To prevent crime and disorder, as an alternative to their repression by military force and severity of legal punishment.

To recognise always that the power of the police to fulfil their functions and duties is dependent on public approval of their existence, actions and behaviour and on their ability to secure and maintain public respect.

and so on. Public approval is No 2 on that list.

In the USA, public opinion is less important, it comes in around principle 6 in this LAPD list


UK police policy on use of handcuffs

Any intentional application of force to the person of another is an assault. The use of handcuffs amounts to such an assault and is unlawful unless it can be justified. Justification is achieved through establishing not only a legal right to use handcuffs but also good objective grounds for doing so in order to show that what the officer or member of police staff did was reasonable necessary and proportionate use of force.

USA (LAPD) Guidance

The principle reason for handcuffing an arrestee is to maintain control of the individual and to minimize the possibility of a situation escalating to a point that would necessitate using a higher level of force or restraint. The decision to use restraining procedures and devices depends on common sense and good judgment. While felony arrestees shall normally be handcuffed, the restraining of misdemeanants is discretionary.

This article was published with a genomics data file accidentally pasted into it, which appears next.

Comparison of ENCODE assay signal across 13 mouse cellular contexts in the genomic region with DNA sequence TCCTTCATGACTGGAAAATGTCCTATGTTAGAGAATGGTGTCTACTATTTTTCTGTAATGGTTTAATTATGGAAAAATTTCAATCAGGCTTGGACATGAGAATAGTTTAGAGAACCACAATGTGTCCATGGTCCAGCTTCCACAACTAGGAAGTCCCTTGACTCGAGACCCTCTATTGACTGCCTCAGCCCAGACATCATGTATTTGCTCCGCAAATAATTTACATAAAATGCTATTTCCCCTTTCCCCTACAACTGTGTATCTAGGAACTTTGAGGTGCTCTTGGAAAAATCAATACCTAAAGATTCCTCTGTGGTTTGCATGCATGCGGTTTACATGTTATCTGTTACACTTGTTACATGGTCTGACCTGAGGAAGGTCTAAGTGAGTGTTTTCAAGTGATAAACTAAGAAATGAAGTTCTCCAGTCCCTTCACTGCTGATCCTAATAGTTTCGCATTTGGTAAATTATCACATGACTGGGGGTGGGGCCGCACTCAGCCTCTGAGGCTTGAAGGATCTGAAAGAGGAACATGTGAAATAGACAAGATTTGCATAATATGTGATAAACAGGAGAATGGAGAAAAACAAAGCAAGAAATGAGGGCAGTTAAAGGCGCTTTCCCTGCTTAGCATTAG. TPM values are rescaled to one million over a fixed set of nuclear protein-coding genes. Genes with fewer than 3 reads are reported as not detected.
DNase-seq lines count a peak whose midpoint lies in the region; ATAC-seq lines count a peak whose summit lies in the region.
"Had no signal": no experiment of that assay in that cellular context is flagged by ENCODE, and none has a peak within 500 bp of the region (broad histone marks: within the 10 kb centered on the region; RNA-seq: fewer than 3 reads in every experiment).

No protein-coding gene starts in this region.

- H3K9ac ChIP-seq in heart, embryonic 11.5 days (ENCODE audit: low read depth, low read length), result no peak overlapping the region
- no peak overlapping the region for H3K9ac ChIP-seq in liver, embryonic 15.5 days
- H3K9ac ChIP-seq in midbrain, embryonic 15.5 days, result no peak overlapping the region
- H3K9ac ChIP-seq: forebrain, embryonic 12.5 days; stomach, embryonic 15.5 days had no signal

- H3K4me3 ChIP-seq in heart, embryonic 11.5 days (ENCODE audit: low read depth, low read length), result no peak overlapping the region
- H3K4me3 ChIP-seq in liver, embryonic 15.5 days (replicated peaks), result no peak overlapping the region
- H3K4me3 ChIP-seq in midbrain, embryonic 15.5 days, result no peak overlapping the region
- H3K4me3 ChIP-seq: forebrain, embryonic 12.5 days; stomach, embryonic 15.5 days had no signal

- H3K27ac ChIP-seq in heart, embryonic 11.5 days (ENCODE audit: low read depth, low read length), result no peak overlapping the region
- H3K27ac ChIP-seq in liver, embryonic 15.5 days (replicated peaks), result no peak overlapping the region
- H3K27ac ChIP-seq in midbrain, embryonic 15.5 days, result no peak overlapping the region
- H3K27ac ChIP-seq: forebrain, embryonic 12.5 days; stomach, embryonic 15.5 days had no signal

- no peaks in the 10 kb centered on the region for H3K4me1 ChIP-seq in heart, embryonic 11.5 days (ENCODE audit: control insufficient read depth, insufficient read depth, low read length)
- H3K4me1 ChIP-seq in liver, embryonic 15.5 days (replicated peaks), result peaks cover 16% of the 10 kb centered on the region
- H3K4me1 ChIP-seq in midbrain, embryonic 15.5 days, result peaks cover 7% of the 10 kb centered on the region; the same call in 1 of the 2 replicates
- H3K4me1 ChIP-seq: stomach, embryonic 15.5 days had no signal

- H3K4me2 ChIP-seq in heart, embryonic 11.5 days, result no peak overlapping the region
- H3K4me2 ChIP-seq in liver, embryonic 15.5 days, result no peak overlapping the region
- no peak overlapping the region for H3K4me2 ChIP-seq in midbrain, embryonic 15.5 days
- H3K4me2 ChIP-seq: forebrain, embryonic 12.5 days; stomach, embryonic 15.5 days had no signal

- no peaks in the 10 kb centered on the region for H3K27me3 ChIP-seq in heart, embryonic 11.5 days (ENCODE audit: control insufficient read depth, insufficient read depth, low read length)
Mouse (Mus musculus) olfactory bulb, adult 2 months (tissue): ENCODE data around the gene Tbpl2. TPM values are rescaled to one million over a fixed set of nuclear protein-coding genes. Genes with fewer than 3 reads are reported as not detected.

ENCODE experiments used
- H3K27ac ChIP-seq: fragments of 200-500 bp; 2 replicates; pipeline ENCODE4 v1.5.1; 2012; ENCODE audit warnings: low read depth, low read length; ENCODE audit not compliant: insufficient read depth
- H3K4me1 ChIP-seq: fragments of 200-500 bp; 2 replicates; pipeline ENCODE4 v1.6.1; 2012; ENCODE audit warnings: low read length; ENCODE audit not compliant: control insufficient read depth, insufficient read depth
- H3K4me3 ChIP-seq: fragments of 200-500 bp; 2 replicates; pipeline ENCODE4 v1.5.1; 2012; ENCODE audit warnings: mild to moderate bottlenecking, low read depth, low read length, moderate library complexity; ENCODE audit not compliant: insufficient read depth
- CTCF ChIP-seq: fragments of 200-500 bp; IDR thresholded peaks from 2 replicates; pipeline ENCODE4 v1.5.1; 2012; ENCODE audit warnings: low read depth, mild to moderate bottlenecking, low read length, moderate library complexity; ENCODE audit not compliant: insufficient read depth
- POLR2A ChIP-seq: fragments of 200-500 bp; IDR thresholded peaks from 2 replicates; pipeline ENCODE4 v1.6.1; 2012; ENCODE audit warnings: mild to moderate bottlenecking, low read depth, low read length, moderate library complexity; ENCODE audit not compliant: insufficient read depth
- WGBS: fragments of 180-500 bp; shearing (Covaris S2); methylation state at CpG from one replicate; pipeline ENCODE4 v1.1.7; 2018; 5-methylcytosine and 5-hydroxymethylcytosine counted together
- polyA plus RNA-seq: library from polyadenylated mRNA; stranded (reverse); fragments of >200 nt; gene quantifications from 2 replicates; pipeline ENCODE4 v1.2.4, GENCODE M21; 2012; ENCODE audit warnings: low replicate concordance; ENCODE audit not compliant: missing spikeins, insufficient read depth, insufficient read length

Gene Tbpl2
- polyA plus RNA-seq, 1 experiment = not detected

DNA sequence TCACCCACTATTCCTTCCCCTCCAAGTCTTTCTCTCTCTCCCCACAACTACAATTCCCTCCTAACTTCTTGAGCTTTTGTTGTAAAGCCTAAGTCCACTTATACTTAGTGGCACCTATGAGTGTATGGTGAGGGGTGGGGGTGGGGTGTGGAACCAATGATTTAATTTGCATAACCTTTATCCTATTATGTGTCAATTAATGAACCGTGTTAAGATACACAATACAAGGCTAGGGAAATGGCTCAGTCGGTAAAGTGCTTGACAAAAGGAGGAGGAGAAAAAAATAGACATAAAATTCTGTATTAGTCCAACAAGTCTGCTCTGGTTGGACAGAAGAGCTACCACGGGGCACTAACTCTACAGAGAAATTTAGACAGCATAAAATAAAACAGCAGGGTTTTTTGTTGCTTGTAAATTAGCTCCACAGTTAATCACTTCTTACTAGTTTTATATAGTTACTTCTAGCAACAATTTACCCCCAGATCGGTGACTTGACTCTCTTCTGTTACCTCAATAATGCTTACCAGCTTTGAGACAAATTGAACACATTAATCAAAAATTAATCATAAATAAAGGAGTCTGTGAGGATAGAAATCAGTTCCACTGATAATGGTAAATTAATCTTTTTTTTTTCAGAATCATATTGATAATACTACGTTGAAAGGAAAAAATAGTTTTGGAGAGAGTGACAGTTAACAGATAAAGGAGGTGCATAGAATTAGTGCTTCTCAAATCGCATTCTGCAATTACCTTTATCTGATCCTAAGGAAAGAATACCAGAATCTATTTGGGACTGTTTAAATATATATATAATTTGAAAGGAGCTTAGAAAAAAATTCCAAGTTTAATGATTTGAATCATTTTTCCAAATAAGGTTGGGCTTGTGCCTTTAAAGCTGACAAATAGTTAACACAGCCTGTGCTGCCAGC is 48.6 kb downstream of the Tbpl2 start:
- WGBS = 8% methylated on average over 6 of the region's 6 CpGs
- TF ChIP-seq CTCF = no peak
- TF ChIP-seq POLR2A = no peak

There is a clear difference in tone. The UK starts with the presumption that handcuffing is an assault. In the US it is introduced as a restraint.

  • 82
    To expand a bit on firearms: in the UK merely possessing a firearm without a license is a serious crime carrying a maximum 14 years in prison. As a result most criminals do not carry firearms, because there is no point in carrying one unless people know about it, and when the police find out they will not only come to arrest you, they will have lots of guns when they do it. OTOH if you don't carry a gun then the police who arrest you won't be carrying guns either. Britain is a living refutation of that NRA line about "when guns are outlawed..." Jun 16, 2020 at 14:25
  • 4
    to put some more numbers on it the rate of homicides in London is around 1.5 per 100,000 people. Many major US cities have rates that are 20 times that (Chicago, LA, Detriot, a bunch of others), with the deadliest city (St. Louis) being about 44 times the rate in London. NYC is a bit of an outlier on the US side but is still has several times the violent crime that London has.
    – eps
    Jun 16, 2020 at 18:38
  • You and OP use the UK as an example which is itself near the upper end of the scale for intentional homicide rates in the EU. If I recall correctly, melee weapons, especially knives, are the British’s tools of choice here. Jun 18, 2020 at 16:40
  • @DavidFoerster The data you refer to put the UK at 13th amongst 32 European countries, which is a disgrace. The UK rate of intentional homicides is 1.2 per hundred thousand people. The US rate is 4.96. That's not a disgrace, it's an abomination Sep 9, 2020 at 1:16